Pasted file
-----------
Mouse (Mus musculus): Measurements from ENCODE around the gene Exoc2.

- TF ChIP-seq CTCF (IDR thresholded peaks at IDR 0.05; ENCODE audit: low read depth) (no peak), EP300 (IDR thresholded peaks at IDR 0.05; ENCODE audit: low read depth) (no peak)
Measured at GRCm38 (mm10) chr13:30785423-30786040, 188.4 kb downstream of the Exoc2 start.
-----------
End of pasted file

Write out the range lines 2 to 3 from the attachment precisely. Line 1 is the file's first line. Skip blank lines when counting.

- TF ChIP-seq CTCF (IDR thresholded peaks at IDR 0.05; ENCODE audit: low read depth) (no peak), EP300 (IDR thresholded peaks at IDR 0.05; ENCODE audit: low read depth) (no peak)
Measured at GRCm38 (mm10) chr13:30785423-30786040, 188.4 kb downstream of the Exoc2 start.